Given the complexity and centrality of this symbol, I invite you to meet the Merlion more intimately. So let’s indulge in what will seem only a small digression from the Paris experience, for the iconography of the Merlion was uncannily foreshadowed by the architecture of La Pagode. Far from representing a break from the past, the Merlion is a creative revision of legendary stories about Singapore’s past. A foreigner, Prince Sang Nila Utama, supposedly landed on the island’s shores after a stormy boat ride. He saw a lion, which he took to be a good omen. He then established a colony on the island which he called Singapura, meaning ‘lion city’. This story is retold and performed in schools and public celebrations.
The half-lion, half-fish icon itself is the result of the island’s long-standing, state-directed pragmatism and artistic practice of engagement with the West. It was the creation of a foreigner, Fraser Brunner, in 1964. The Merlion was adopted and henceforth promoted by the Singaporean city-state. Its target audience was, no doubt, tourists but over time the Merlion has supplanted other island state symbols such as the tiger—which you have probably seen on their local beer and the ubiquitous Tiger Balm. The Merlion has morphed into souvenir sculptures, chocolates, even a wind instrument.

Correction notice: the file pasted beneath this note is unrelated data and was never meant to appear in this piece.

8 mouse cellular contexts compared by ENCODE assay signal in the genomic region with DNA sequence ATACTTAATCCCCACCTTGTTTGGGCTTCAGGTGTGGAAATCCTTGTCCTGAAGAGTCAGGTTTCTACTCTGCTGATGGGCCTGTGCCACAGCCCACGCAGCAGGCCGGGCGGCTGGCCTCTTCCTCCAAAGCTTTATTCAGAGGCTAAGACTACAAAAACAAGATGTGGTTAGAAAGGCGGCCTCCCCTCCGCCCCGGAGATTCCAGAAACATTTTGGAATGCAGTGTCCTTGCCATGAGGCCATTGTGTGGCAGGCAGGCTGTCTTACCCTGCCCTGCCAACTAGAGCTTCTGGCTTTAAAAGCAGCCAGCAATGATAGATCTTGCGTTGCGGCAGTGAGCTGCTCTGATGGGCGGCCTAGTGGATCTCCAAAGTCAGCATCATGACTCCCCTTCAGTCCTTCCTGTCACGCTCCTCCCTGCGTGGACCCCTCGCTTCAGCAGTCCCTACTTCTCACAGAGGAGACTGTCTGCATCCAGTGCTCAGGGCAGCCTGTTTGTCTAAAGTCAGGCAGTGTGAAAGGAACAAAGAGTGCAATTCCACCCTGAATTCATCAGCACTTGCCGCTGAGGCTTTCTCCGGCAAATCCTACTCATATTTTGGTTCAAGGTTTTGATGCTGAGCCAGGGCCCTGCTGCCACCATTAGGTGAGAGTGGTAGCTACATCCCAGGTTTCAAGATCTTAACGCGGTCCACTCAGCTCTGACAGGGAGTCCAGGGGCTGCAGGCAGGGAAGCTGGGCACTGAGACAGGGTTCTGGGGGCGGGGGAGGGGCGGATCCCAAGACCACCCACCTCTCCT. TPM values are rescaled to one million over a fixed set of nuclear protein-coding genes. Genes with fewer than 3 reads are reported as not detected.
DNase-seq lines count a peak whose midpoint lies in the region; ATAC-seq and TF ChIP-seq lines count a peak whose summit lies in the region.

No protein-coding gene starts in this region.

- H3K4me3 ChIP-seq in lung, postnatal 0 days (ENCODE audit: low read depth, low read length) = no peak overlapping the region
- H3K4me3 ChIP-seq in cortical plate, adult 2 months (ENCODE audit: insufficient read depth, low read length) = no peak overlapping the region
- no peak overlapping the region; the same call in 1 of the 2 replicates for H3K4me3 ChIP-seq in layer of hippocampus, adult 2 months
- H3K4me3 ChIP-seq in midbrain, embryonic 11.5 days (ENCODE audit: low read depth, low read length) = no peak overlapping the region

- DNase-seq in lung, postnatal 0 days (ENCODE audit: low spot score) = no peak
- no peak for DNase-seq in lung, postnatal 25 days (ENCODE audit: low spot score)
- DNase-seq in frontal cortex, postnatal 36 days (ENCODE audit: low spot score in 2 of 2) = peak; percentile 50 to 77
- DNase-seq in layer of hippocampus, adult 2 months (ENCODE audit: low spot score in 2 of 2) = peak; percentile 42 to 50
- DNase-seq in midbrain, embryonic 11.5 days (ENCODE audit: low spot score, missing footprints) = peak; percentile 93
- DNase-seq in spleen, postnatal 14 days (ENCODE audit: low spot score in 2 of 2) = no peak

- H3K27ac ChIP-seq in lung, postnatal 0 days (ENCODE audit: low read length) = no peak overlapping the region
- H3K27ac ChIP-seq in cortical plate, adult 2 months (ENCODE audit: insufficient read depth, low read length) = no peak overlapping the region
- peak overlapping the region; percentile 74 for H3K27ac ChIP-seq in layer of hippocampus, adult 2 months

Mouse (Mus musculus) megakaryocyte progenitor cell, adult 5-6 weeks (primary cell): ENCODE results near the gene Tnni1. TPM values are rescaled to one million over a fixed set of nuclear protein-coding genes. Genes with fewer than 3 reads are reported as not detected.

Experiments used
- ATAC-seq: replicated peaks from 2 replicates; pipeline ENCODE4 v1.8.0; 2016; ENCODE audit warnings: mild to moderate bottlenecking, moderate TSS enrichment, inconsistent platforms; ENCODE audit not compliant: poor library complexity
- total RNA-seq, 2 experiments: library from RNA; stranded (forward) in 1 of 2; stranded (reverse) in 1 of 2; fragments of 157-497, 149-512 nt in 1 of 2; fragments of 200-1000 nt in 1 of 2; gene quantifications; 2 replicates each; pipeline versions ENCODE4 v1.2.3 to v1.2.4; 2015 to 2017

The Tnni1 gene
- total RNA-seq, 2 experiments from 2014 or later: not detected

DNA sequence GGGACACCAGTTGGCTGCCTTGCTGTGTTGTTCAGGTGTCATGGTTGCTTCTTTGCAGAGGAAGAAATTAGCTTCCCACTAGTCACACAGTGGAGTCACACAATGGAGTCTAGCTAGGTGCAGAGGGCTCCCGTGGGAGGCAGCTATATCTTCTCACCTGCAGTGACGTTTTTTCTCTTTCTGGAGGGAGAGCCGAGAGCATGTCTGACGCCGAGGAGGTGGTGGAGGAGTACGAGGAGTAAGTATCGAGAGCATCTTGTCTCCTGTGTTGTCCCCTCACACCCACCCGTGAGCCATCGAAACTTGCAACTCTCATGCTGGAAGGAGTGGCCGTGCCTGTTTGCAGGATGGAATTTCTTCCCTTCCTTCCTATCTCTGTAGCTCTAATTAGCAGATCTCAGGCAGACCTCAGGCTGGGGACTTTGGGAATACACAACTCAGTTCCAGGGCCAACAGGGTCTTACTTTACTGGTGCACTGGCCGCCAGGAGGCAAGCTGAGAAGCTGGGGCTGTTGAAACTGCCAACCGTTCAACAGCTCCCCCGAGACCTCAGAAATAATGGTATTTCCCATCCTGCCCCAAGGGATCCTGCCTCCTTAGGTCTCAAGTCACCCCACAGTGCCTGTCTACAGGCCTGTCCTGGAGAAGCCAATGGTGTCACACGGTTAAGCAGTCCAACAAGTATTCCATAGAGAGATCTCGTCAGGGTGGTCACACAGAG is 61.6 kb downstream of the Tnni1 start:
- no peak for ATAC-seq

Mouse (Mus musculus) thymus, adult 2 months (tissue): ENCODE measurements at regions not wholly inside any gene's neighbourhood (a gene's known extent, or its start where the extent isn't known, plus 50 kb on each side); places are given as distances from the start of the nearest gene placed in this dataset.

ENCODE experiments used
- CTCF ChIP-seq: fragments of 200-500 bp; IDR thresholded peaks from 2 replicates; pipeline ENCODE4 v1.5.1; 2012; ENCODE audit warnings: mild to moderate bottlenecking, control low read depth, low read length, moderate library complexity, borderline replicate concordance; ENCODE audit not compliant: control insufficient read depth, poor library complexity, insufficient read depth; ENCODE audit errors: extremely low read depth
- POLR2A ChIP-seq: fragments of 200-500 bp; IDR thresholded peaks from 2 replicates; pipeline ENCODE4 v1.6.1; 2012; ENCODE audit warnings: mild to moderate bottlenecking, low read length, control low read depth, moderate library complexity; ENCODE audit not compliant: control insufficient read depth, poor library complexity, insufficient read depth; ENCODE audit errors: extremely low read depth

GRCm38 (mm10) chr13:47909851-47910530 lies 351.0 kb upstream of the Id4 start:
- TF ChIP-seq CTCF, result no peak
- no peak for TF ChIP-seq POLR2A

The Merlion has in fact exceeded its original capitalistic function to represent the Singapore brand more generally. For example, it is seen as a symbol of the island’s aspiration to become a cultural hub of Southeast Asia and even of the whole world. The plan for a cultural hub aims to bolster political stability, social harmony and perceived national values among cosmopolitan Singaporeans. By promoting global awareness and a willingness to appropriate the best the world has to offer, the government hopes to expand the conceptual basis of creative production and enable the island state to be comfortable in its place among developed nations.